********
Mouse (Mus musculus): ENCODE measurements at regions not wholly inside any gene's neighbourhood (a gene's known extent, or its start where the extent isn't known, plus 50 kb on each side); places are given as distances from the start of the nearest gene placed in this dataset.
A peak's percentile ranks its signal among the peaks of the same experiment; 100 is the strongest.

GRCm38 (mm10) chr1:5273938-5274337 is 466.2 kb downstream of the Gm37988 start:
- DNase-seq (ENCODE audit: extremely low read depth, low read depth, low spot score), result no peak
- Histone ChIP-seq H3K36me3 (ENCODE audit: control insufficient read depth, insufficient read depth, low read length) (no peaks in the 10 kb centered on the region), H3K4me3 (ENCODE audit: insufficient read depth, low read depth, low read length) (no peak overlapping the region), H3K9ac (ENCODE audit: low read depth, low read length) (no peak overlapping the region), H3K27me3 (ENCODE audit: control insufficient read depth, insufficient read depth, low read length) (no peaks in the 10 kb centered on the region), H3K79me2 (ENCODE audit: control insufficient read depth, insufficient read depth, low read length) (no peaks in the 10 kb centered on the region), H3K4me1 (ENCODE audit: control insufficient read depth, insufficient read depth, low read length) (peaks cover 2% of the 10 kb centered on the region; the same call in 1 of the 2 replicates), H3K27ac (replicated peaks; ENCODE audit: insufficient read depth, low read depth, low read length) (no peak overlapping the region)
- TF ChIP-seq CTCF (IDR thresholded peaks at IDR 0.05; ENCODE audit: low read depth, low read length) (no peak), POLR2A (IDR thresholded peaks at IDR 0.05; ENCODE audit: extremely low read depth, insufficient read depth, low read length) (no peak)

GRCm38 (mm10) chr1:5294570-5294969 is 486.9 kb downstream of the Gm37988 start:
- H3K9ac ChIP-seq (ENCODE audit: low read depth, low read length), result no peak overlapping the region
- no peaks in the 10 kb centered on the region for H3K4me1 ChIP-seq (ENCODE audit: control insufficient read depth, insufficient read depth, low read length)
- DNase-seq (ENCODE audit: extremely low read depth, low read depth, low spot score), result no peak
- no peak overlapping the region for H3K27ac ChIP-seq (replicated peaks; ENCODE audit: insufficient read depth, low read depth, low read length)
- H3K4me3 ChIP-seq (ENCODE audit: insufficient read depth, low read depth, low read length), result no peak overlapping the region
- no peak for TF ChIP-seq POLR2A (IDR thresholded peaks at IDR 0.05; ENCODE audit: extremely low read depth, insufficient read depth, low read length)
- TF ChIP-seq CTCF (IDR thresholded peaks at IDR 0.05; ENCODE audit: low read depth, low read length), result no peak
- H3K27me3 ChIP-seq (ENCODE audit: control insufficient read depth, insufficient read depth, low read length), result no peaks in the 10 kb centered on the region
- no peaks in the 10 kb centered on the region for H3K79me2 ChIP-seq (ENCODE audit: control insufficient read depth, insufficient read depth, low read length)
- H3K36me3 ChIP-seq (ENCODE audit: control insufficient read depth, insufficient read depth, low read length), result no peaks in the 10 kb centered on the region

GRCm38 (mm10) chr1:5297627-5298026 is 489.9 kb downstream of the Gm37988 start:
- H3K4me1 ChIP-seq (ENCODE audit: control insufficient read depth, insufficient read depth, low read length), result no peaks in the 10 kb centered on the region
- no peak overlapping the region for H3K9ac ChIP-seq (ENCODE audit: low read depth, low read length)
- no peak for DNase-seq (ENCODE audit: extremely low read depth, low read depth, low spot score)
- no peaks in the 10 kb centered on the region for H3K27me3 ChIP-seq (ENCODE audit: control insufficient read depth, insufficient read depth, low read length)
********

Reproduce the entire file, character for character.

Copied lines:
Mouse (Mus musculus): ENCODE measurements at regions not wholly inside any gene's neighbourhood (a gene's known extent, or its start where the extent isn't known, plus 50 kb on each side); places are given as distances from the start of the nearest gene placed in this dataset.
A peak's percentile ranks its signal among the peaks of the same experiment; 100 is the strongest.

GRCm38 (mm10) chr1:5273938-5274337 is 466.2 kb downstream of the Gm37988 start:
- DNase-seq (ENCODE audit: extremely low read depth, low read depth, low spot score), result no peak
- Histone ChIP-seq H3K36me3 (ENCODE audit: control insufficient read depth, insufficient read depth, low read length) (no peaks in the 10 kb centered on the region), H3K4me3 (ENCODE audit: insufficient read depth, low read depth, low read length) (no peak overlapping the region), H3K9ac (ENCODE audit: low read depth, low read length) (no peak overlapping the region), H3K27me3 (ENCODE audit: control insufficient read depth, insufficient read depth, low read length) (no peaks in the 10 kb centered on the region), H3K79me2 (ENCODE audit: control insufficient read depth, insufficient read depth, low read length) (no peaks in the 10 kb centered on the region), H3K4me1 (ENCODE audit: control insufficient read depth, insufficient read depth, low read length) (peaks cover 2% of the 10 kb centered on the region; the same call in 1 of the 2 replicates), H3K27ac (replicated peaks; ENCODE audit: insufficient read depth, low read depth, low read length) (no peak overlapping the region)
- TF ChIP-seq CTCF (IDR thresholded peaks at IDR 0.05; ENCODE audit: low read depth, low read length) (no peak), POLR2A (IDR thresholded peaks at IDR 0.05; ENCODE audit: extremely low read depth, insufficient read depth, low read length) (no peak)

GRCm38 (mm10) chr1:5294570-5294969 is 486.9 kb downstream of the Gm37988 start:
- H3K9ac ChIP-seq (ENCODE audit: low read depth, low read length), result no peak overlapping the region
- no peaks in the 10 kb centered on the region for H3K4me1 ChIP-seq (ENCODE audit: control insufficient read depth, insufficient read depth, low read length)
- DNase-seq (ENCODE audit: extremely low read depth, low read depth, low spot score), result no peak
- no peak overlapping the region for H3K27ac ChIP-seq (replicated peaks; ENCODE audit: insufficient read depth, low read depth, low read length)
- H3K4me3 ChIP-seq (ENCODE audit: insufficient read depth, low read depth, low read length), result no peak overlapping the region
- no peak for TF ChIP-seq POLR2A (IDR thresholded peaks at IDR 0.05; ENCODE audit: extremely low read depth, insufficient read depth, low read length)
- TF ChIP-seq CTCF (IDR thresholded peaks at IDR 0.05; ENCODE audit: low read depth, low read length), result no peak
- H3K27me3 ChIP-seq (ENCODE audit: control insufficient read depth, insufficient read depth, low read length), result no peaks in the 10 kb centered on the region
- no peaks in the 10 kb centered on the region for H3K79me2 ChIP-seq (ENCODE audit: control insufficient read depth, insufficient read depth, low read length)
- H3K36me3 ChIP-seq (ENCODE audit: control insufficient read depth, insufficient read depth, low read length), result no peaks in the 10 kb centered on the region

GRCm38 (mm10) chr1:5297627-5298026 is 489.9 kb downstream of the Gm37988 start:
- H3K4me1 ChIP-seq (ENCODE audit: control insufficient read depth, insufficient read depth, low read length), result no peaks in the 10 kb centered on the region
- no peak overlapping the region for H3K9ac ChIP-seq (ENCODE audit: low read depth, low read length)
- no peak for DNase-seq (ENCODE audit: extremely low read depth, low read depth, low spot score)
- no peaks in the 10 kb centered on the region for H3K27me3 ChIP-seq (ENCODE audit: control insufficient read depth, insufficient read depth, low read length)